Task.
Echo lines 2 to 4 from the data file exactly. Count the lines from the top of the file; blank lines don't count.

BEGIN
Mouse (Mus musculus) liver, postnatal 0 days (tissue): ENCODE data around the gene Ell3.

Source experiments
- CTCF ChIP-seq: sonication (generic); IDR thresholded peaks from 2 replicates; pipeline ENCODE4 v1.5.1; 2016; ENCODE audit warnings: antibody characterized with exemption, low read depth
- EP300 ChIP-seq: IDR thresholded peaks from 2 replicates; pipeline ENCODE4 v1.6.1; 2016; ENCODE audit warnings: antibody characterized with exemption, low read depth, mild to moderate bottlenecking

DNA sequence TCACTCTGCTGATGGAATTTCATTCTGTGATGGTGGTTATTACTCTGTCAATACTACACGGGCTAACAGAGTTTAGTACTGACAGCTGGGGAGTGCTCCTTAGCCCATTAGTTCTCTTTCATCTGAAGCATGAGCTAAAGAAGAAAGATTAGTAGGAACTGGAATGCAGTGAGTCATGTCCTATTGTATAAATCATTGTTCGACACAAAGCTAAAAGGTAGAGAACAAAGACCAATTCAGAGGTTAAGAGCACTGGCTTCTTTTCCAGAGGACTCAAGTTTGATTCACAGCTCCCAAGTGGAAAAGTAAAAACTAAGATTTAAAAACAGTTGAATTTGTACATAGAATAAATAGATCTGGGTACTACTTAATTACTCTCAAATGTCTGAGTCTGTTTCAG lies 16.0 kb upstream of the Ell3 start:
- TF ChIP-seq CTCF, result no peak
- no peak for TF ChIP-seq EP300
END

Source experiments
- CTCF ChIP-seq: sonication (generic); IDR thresholded peaks from 2 replicates; pipeline ENCODE4 v1.5.1; 2016; ENCODE audit warnings: antibody characterized with exemption, low read depth
- EP300 ChIP-seq: IDR thresholded peaks from 2 replicates; pipeline ENCODE4 v1.6.1; 2016; ENCODE audit warnings: antibody characterized with exemption, low read depth, mild to moderate bottlenecking